Spontaneous mutations in ‘noncoding’ regions of the genome are linked to autism, according to a new study. The work provides strong support for the idea that autism’s genetic roots lie not only in protein-coding genes but also in non-gene DNA.
“This is substantial evidence that these noncoding mutations can have a strong phenotypic impact,” says Alex Nord, associate professor of psychiatry at the University of California, Davis, who was not involved in the new work.
Researchers have long focused on autism-related mutations in genes, which code for proteins and make up only 2 percent of the genome. The other 98 percent of the genome is ‘noncoding’: It doesn’t contain instructions for proteins but instead influences when, where and how much genes are expressed.
Statistics-based studies have suggested that the genome’s noncoding region contains genetic variants that contribute to autism, but the new work may be the first to identify three such mutations, says Tychele Turner, assistant professor of genetics at Washington University in St. Louis, who led the new work.
“I just thought it was cool that we can begin to get into the noncoding variation space,” Turner says. “Maybe in three or four years, we’ll have a pretty cool list [of additional noncoding variants].”
Turner and her team searched a database of 544 noncoding segments of the genome shown to be active in the brains of mouse embryos. These so-called enhancer segments increase gene transcription.
They then searched whole genome sequences from 2,671 families with one autistic child in the Simons Simplex Collection database to see which of these enhancers contained de novo variants. (The Simons Simplex Collection is funded by the Simons Foundation, Spectrum’s parent organization.)
One enhancer in particular, known as hs737, showed significantly more de novo mutations in both a discovery cohort of 516 families and a replication cohort of 2,155 families. Notably, these de novo mutations in hs737 appeared in three people with autism with no other known autism-linked variants.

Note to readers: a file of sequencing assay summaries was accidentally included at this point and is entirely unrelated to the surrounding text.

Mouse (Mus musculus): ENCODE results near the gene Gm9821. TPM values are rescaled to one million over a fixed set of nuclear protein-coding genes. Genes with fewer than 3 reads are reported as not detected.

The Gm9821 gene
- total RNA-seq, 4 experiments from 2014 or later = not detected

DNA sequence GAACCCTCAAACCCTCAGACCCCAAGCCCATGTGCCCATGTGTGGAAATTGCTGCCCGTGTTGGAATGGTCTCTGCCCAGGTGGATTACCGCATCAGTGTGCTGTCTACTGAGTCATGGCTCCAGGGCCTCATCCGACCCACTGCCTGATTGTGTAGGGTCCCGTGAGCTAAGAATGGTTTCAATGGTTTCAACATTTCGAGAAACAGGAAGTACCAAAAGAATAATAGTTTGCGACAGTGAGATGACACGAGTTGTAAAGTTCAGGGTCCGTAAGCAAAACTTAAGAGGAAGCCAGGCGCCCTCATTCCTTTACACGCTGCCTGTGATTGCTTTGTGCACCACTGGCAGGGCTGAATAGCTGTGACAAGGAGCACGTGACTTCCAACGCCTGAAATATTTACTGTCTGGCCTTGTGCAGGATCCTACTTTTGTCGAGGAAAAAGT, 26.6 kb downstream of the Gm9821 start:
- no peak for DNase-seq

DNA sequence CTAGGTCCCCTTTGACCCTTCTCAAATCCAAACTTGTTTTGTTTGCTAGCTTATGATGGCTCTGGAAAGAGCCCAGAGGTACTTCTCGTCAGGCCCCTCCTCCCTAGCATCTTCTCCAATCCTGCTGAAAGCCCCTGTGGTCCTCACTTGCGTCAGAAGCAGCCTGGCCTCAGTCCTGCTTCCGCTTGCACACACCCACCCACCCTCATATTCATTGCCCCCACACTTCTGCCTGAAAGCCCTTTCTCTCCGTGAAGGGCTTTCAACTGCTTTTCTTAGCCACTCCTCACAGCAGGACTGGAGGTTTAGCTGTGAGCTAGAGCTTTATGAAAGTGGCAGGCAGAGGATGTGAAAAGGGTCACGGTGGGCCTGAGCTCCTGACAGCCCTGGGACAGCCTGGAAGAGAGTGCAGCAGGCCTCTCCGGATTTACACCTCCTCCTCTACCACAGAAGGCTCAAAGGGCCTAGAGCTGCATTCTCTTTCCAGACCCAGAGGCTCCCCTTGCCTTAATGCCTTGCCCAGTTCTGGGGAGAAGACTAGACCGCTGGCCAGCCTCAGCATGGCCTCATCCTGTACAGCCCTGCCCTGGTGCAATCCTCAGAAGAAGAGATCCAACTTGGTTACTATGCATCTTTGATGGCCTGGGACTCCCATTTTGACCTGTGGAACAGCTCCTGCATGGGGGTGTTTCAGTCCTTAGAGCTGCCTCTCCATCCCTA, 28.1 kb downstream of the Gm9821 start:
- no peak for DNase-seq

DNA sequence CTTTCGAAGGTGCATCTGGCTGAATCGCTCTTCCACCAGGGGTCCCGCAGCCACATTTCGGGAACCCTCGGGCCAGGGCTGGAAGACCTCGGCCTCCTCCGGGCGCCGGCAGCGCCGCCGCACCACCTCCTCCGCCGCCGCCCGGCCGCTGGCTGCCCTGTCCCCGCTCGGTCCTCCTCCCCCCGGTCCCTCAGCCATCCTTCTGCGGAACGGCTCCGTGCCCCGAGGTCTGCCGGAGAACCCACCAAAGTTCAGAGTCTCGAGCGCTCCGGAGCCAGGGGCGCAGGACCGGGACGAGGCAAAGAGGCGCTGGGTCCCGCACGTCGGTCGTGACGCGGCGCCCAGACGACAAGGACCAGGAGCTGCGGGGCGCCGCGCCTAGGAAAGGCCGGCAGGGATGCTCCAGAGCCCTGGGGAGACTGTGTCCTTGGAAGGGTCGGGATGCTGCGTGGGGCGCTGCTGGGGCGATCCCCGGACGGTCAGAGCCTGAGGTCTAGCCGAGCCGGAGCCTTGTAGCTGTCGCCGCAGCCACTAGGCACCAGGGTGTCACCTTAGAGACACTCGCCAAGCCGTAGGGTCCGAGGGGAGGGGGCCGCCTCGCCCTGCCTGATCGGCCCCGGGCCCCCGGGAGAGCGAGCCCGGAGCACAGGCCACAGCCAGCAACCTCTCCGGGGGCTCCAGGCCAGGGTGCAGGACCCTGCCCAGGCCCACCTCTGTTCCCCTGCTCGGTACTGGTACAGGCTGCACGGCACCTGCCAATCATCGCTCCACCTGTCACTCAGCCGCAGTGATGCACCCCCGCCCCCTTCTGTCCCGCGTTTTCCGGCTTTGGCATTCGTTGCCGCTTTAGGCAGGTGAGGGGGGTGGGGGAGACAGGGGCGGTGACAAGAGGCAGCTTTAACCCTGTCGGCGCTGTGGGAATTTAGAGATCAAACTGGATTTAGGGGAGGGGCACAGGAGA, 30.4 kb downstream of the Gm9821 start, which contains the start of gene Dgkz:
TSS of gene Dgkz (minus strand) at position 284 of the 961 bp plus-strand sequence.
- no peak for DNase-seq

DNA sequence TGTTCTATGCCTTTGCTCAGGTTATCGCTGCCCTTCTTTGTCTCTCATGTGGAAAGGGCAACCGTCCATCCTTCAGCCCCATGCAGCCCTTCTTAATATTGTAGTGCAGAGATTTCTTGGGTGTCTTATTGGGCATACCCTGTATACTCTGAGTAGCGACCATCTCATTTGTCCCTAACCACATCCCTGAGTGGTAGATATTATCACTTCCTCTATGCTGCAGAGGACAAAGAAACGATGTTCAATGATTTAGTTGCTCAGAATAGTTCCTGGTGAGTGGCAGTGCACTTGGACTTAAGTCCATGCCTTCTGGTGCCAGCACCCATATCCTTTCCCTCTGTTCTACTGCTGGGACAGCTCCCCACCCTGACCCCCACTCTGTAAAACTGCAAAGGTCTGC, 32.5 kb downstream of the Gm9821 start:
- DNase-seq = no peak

In experiments with neuronal cell lines, the three de novo mutations caused the enhancer to lower, not boost, gene expression, the researchers found. Existing maps of genome interactions in mouse and human brain cells showed that h737 regulates a gene called EBF3. The team shared preliminary results at the 2020 American Society of Human Genetics Conference and published them on 13 July in Human Genomics.
To the researchers’ surprise, EBF3 is a well-studied gene. Mutations in EBF3 cause a condition called hypotonia, ataxia and delayed development syndrome (HADDS), characterized by low muscle tone and motor problems. Autistic people with mutations in hs737 also had motor problems or low muscle tone, the team found. That may be because — even though EBF3 is widely expressed through the body — hs737 is active in the brain only while an embryo is developing, Turner says. So mutations in the enhancer might lead to similar but less severe traits than mutations in the gene itself.
“This is really interesting,” Turner says. “It’s starting to tease apart … why some people might have these big syndromes, but if you only affected a tissue-specific regulator of that gene, [the effect] might not be as severe, but it will still be important.”
Only the beginning:
The statistical significance of hs737’s link to autism is marginal, but the follow-up work done by Turner and her colleagues to establish the link “is to me very convincing,” says Dan Arking, professor of genetic medicine at Johns Hopkins University School of Medicine, who was not involved in the work.
The work provides “a nice model” of how to link a noncoding mutation with a phenotype, he says. “They captured lots of pieces, put the puzzle together, and did a really nice job with it.”
Even though only one enhancer rose to the level of nominal significance in this study, in time more enhancers may well be linked to autism, both the researchers and other scientists say.
It’s as if “at first we were looking in a pond for fish and then we moved out to a giant lake,” Nord says. That means that more samples are needed to establish significance, but “this is the first thing, not the only thing.”
Turner’s lab is working on developing a strain of mice that lacks the hs737 enhancer, in order to better understand how mutations in that stretch of noncoding DNA affect behavior.
Cite this article: https://doi.org/10.53053/VCFT1127